The Legend Of Madelon And The Christmas Rose

The legend of the Christmas Rose tells the story of how a young shepherdess named Madelon, through her love and devotion, came to give the baby Jesus a gift more precious than gold, frankincense or myrrh.

Madelon and the Christmas Rose - Public Domain

Madelon and the Christmas Rose – Public Domain

The Christmas Rose

The Christmas rose (helleborus niger) is actually a perennial herb and grows in the cold, snowy mountains and high valleys across Europe. The flowers are white and star-shaped and tipped with pink. It is also known as the Snow Rose and the Winter Rose as it blossoms in the mid-winter season when most other vegetation lies dormant and covered by snow.

The Legend

The tradition tells how the shepherds, while watching their flocks, were visited by an Angel who was leading the Magi to the birthplace of Jesus. The Angel told them of the birth of Jesus who would be known as the Prince of Peace, the King of Kings and the Saviour of their people. Overjoyed, the shepherds left their flocks to visit the new born king taking him such gifts as they could afford and were befitting of their status such as, honey, fruit and snow-white doves.

Madelon

Now on that cold winter night when Jesus was born, the shepherds were not the only ones out on the hillside tending their flocks. A young shepherdess, called Madelon, was also out tending her family’s flock and had witnessed the arrival of the Angel and the Magi and heard what the Angel told the shepherds.

Love And Devotion

Hearing the news, the young girl’s heart became full of love and devotion and filled with faith. At a distance she followed the Angel, the Magi and the shepherds to the stable where Jesus lay in the manger, cared for by Mary and Joseph.

The Magi Give Baby Jesus Wonderful Gifts

She watched as they entered the stable and the Magi laid their wonderful gifts of gold, myrrh and frankincense before the baby Jesus. She watched as the shepherds gave their gifts of honey, fruit and snow-white doves. Realizing she had nothing to give she rushed back to the hillside to try and find flowers that she could lay before him.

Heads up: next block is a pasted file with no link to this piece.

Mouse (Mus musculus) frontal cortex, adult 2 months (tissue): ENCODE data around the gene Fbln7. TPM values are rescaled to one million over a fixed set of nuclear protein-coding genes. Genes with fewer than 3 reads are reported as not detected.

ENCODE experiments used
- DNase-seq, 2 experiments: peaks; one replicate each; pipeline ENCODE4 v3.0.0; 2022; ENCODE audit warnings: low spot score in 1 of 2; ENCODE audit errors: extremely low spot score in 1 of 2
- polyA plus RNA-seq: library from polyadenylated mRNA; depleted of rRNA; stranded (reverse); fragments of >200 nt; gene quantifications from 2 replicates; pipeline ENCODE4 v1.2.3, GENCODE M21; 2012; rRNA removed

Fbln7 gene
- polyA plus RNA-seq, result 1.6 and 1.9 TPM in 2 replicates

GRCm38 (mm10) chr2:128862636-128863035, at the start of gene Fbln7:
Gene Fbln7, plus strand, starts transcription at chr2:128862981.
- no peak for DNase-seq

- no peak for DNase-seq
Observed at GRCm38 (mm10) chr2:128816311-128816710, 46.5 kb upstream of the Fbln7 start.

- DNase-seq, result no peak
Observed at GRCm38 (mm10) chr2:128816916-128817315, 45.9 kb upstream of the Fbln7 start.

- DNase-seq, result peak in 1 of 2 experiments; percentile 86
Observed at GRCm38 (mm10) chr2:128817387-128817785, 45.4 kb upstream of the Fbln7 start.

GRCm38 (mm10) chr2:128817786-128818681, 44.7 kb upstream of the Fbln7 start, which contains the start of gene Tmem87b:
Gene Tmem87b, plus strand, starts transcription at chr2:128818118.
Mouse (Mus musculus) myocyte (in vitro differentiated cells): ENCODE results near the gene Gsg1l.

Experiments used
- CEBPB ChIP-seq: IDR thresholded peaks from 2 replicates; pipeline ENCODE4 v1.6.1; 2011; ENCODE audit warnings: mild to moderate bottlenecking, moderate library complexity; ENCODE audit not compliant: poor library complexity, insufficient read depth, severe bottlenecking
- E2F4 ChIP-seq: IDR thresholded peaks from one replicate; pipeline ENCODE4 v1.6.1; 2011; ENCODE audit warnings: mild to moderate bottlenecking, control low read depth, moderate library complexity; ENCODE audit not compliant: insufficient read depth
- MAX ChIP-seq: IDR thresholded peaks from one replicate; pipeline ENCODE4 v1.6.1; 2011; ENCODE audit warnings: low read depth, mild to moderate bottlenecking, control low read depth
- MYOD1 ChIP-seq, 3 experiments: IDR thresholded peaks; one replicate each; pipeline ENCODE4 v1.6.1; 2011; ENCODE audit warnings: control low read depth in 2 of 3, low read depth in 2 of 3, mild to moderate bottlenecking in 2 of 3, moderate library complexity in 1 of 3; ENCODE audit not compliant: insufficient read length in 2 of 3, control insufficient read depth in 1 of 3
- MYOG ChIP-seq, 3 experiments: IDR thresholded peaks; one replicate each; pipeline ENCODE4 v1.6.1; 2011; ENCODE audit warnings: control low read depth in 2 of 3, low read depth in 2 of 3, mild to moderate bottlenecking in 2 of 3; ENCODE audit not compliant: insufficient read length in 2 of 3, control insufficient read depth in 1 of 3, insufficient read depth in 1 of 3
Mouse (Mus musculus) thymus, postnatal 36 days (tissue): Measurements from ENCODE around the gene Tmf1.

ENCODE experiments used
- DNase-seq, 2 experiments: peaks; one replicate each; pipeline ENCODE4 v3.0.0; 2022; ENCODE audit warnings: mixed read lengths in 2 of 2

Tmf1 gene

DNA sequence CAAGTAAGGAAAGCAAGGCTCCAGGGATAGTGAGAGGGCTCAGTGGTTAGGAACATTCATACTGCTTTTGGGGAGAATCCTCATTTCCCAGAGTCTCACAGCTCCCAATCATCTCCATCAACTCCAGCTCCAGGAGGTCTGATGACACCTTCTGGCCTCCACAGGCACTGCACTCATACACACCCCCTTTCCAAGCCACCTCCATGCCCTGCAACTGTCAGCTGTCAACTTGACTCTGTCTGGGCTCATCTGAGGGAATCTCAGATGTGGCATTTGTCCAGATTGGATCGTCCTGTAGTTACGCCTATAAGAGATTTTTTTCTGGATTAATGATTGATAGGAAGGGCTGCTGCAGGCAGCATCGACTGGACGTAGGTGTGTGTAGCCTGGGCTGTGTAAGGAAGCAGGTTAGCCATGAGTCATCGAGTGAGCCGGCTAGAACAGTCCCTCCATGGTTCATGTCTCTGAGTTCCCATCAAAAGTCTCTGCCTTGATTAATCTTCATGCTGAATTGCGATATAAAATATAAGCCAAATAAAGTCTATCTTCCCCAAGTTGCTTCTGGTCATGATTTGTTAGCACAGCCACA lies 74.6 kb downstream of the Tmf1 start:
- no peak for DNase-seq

Madelon’s Tears

Finding none on the snow covered hillside she became full of shame and despair and began crying. As she cried her tears fell down her face onto the snowy ground around her. Seeing this from on high the Angel came down and touched the ground and a bush of the most beautiful winter roses sprang forth at her feet.

A Precious Gift Of Pure Blooms

The Angel told her, “No gold, no frankincense, no myrrh, is as precious, or as fitting a gift for the Prince of Peace as these pure blooms that are born from the pure tears of love, faith and devotion.”

Advertisements

Greek Mythology: The Fall of Phaethon

The Fall of Phaethon – Hendrick Goltzius (1558-1617). Public Domain

Greek mythology contains many stories that have relevance and significance today.  The story of Phaethon’s downfall is one such myth.  Phaeton was a young man who felt embarrassed and humiliated because he was illegitimate and did not know who his father was. He knew his mother who loved him and he had sisters who loved him but this was not enough.

Ever since he was a boy his play mates had taunted him because he had no father and was illegitimate.  This upset him greatly so one day he went to his mother, Clymene and begged her to tell him who is father was.   His mother told him his father was the sun god, Helios (Apollo).

Phaethon Begs His Father A Favor